Networks are everywhere, from the Internet, to social networks, and the genetic networks that determine our biological existence. Illustrated throughout in full colour, this pioneering textbook, spanning a wide range of topics from physics to computer science, engineering, economics and the social sciences, introduces network science to an interdisciplinary audience. From the origins of the six degrees of separation to explaining why networks are robust to random failures, the author explores how viruses like Ebola and H1N1 spread, and why it is that our friends have more friends than we do. Using numerous real-world examples, this innovatively designed text includes clear delineation between undergraduate and graduate level material. The mathematical formulas and derivations are included within Advanced Topics sections, enabling use at a range of levels. Extensive online resources, including films and software for network analysis, make this a multifaceted companion for anyone with an interest in network science.


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On Trails: An Exploration (by Robert Moor)

On Trails: An Exploration

~ Robert Moor (author) More about this product
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A groundbreaking exploration of how trails help us understand the world—from tiny ant trails to hiking paths that span continents, from interstate highways to the Internet.

In 2009, while thru-hiking the Appalachian Trail, Robert Moor began to wonder about the paths that lie beneath our feet: How do they form? Why do some improve over time while others fade? What makes us follow or strike off on our own? Over the course of the next seven years, Moor traveled the globe, exploring trails of all kinds, from the miniscule to the massive. He learned the tricks of master trail-builders, hunted down long-lost Cherokee trails, and traced the origins of our road networks and the Internet. In each chapter, Moor interweaves his adventures with findings from science, history, philosophy, and nature writing—combining the nomadic joys of Peter Matthiessen with the eclectic wisdom of Lewis Hyde’s The Gift.

Throughout, Moor reveals how this single topic—the oft-overlooked trail—sheds new light on a wealth of age-old questions: How does order emerge out of chaos? How did animals first crawl forth from the seas and spread across continents? How has humanity’s relationship with nature and technology shaped world around us? And, ultimately, how does each of us pick a path through life?

Moor has the essayist’s gift for making new connections, the adventurer’s love for paths untaken, and the philosopher’s knack for asking big questions. With a breathtaking arc that spans from the dawn of animal life to the digital era, On Trails is a book that makes us see our world, our history, our species, and our ways of life anew.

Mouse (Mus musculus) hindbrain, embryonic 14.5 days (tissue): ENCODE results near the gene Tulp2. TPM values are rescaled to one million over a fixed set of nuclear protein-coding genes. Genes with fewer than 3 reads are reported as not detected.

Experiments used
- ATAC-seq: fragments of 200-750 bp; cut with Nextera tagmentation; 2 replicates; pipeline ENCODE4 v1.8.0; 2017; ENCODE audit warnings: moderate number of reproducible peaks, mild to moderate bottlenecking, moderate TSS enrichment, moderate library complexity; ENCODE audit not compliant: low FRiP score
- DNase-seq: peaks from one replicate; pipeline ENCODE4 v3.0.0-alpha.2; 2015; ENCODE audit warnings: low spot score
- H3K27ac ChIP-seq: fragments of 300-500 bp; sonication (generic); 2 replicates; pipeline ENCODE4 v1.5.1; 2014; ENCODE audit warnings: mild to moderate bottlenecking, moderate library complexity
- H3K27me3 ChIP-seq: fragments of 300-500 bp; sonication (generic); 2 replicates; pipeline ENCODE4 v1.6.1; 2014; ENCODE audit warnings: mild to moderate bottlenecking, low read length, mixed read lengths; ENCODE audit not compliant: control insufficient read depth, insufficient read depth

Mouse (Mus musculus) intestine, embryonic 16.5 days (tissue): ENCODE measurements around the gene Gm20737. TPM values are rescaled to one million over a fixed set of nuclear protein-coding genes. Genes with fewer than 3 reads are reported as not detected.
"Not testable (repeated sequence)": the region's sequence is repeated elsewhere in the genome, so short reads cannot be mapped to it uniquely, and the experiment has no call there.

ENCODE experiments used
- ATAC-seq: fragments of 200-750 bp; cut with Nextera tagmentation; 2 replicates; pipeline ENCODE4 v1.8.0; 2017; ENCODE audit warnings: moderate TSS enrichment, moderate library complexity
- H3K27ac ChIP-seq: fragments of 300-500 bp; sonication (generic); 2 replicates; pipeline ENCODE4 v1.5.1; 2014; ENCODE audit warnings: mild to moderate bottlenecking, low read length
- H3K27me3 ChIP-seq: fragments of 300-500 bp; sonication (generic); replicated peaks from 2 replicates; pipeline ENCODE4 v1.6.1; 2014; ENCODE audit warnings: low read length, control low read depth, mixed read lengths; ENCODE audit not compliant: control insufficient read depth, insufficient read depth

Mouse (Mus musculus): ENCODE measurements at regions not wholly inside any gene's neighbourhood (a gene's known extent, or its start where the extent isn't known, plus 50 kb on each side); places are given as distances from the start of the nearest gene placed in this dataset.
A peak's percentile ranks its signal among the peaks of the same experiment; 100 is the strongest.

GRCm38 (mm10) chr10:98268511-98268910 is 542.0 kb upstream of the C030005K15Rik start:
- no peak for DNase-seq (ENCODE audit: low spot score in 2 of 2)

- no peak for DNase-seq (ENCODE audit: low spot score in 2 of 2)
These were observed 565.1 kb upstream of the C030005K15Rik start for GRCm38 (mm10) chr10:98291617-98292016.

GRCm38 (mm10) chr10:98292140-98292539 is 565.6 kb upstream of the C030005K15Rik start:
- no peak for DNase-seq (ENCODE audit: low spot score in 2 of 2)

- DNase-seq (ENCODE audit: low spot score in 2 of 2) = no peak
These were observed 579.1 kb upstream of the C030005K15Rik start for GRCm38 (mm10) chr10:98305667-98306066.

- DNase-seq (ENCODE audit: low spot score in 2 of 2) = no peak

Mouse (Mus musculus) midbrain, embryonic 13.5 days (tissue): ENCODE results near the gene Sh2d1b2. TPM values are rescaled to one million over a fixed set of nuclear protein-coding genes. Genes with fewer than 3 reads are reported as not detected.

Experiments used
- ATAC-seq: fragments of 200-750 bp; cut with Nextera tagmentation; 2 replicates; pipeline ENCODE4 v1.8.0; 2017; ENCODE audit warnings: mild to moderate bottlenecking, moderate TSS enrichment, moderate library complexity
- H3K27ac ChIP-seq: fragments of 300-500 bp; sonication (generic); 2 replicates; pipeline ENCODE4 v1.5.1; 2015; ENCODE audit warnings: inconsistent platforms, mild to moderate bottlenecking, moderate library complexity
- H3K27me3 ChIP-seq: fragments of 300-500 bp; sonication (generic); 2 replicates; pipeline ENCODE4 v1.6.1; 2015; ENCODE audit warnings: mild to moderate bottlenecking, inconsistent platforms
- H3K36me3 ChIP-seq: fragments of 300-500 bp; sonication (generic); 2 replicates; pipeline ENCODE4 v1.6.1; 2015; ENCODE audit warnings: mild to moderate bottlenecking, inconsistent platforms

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Computational Personality Analysis | Yair Neuman

Computational Personality Analysis | Yair Neuman | Unit's Complex World | Scoop.it

The emergence of intelligent technologies, sophisticated natural language processing methodologies and huge textual repositories, invites a new approach for the challenge of automatically identifying personality dimensions through the analysis of textual data. This short book aims to (1) introduce the challenge of computational personality analysis, (2) present a unique approach to personality analysis and (3) illustrate this approach through case studies and worked-out examples.
This book is of special relevance to psychologists, especially those interested in the new insights offered by new computational and data-intensive tools, and to computational social scientists interested in human personality and language processing.

 

Computational Personality Analysis: Introduction, Practical Applications and Novel Directions
Neuman, Yair


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Free open-source SDN app will analyze your network's complexity

Free open-source SDN app will analyze your network's complexity | Unit's Complex World | Scoop.it
Network World: Enterprise infrastructure company Infoblox announced this week that it plans to release a free and open-source software tool called Tapestry aimed at generating a hard measurement of any network's ...
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Default Cascades in Complex Networks: Topology and Systemic Risk

Default Cascades in Complex Networks: Topology and Systemic Risk | Unit's Complex World | Scoop.it
The recent crisis has brought to the fore a crucial question that remains still open: what would be the optimal architecture of financial systems?